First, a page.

It’s time for some metacognition about the blog, folks - or, as I like to call it, Metablognition. I’ve only been blogging seriously for coming on six months now. Oh, sure, I had an online journal during my undergraduate years, but that was different. When I started it, the point was just to rant about my emotional roller-coaster life, and then eventually it became a way to quickly tell a small group of friends what was going on with me and my schedule. I updated infrequently, and when I did, it was “This is what I’ve been doing for the past couple weeks” or something similar. I never reflected on things, never pondered deeper issues of life, never considered aspects of the world outside my little bubble.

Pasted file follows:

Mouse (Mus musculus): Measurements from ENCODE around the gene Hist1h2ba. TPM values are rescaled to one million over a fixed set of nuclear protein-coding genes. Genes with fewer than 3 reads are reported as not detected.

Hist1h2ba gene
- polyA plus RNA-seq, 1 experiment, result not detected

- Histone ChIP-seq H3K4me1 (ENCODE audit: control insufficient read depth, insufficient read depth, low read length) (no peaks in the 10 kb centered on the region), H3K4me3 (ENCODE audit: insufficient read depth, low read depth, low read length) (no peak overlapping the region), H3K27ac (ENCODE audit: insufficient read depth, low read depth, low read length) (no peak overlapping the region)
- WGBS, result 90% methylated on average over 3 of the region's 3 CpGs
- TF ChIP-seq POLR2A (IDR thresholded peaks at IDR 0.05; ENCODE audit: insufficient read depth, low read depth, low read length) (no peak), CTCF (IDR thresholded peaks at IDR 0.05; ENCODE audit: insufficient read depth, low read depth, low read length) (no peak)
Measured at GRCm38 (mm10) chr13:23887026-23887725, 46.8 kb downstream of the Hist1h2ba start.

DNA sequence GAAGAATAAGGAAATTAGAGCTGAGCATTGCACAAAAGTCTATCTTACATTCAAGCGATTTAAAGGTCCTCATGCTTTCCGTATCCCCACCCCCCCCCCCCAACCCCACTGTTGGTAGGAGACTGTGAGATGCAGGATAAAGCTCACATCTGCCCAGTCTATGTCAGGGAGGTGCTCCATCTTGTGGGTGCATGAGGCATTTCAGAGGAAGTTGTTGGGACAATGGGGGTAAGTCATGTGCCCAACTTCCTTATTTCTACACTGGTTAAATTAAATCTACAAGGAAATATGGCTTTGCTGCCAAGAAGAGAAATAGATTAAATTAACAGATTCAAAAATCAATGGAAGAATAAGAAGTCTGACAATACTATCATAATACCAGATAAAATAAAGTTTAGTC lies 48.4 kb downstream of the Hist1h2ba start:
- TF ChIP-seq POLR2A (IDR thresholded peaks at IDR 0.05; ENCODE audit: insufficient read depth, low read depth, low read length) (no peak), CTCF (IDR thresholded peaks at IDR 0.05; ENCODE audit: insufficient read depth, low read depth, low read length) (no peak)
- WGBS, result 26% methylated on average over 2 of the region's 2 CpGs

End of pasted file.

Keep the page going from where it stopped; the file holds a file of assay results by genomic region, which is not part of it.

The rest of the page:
When I graduated, I moved over to Blogger and created my first blog, and it worked out okay, I guess. But for the most part, it was still just talking about my day-to-day life and my schedule and general recaps of events. I liked that my friends could read my blog to find out what I was up to, but I didn’t really care who did or didn’t read it – that wasn’t the point. The point was just to keep people up-to-date on what I was doing.
During this past spring, however, I began to look at blogging differently. Lady M started her blog, and through her blog, I started to find and read some other blogs, and I began to realize that blogging could be much more than a schedule recap. Blogging could be – was, in fact – a credible writing genre. And that, dear readers, excited me.